Controversial fracking site aims for solar self-sufficiency

Residents of Balcombe hope to heal the rifts caused by fracking plans with a solar co-operative

Residents in Balcombe, Sussex, famous for its anti-fracking protests last summer, plan to use solar power to become 100% energy self-sufficient.

The locals, who have set up the REPOWERBalcombe Co-operative, will put out a community share offering for £300,000 in order to install photovoltaic (PV) solar panels at six sites around the village.

They say it would be enough to supply 7.5% of the village’s power demand, with a view to the area eventually becoming energy self-sufficient through solar.

In late March the co-operative announced that it had signed a lease to host the first 19kW array on the roof of a cowshed at the local family-owned Grange Farm. Discussions are taking place with a further five sites, which will receive a discount on the energy.

Each of the sites is predicted to deliver at least a 5% return to investors over its 20-year lifespan, with profits used for community benefit.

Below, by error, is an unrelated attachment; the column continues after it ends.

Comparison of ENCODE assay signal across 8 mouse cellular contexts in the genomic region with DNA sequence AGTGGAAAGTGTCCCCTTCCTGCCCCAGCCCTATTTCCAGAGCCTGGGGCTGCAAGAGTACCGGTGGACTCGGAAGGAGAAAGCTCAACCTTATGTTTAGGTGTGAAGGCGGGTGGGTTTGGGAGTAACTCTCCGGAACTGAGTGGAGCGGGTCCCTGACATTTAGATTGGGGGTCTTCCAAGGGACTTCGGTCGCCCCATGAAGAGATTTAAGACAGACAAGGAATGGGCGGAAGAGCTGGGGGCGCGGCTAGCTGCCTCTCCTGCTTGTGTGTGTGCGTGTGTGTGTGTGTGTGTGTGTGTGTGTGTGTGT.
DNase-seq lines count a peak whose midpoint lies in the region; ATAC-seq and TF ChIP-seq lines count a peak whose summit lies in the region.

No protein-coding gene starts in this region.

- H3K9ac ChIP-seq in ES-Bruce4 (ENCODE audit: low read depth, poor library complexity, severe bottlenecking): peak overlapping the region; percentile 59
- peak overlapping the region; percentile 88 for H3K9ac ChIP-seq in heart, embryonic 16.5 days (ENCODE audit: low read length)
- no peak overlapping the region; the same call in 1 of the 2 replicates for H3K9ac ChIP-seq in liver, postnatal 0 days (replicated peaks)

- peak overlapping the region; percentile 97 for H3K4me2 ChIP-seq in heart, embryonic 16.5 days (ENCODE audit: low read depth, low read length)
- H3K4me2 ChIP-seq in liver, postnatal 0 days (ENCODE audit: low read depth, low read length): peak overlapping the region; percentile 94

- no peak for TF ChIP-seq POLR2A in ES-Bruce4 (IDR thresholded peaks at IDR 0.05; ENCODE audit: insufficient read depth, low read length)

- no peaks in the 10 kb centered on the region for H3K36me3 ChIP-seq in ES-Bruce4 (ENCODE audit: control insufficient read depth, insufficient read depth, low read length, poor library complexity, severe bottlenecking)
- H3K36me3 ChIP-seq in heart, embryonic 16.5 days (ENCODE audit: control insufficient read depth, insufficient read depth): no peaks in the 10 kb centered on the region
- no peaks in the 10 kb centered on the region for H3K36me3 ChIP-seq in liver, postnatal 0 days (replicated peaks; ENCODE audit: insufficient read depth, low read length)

The quiet and picturesque country village hit the headlines over its peaceful protests in 2013, organised to stop companies using the controversial oil extraction method known as fracking (hydraulic fracturing underground) in the area. Critics say that fracking destroys land, pollutes water and is water intensive, but supporters hail it as a way of creating jobs and boosting energy security.

One hundred and twenty people, including MP for Brighton Pavilion Caroline Lucas, were arrested at the site, with most accused of obstructing a public highway. So far a number have been acquitted, including Lucas, who was found not guilty following a trial on 17 April.

On 29 April the REPOWERBalcombe group showed its dismay on Twitter as news broke that shale gas explorer Cuadrilla had been given the go-ahead to test oil flow rates in the area, a practice which generally precedes fracking.
Chris Jarvis, spokesperson at Grange Farm, told the Brighton Argus that “villagers clubbed together to start the new energy initiative partly as a way to heal rifts caused by the controversial drilling operations and protests that took place last summer.”

Leo Murray, from the carbon-cutting initiative 10:10, which is supporting the project, told the Argus: “We’re being told that the only choice we have is being held to ransom by Russian gas or drilling up our countryside for shale gas. But the people of Balcombe are showing us the way out of this dilemma with a different choice.”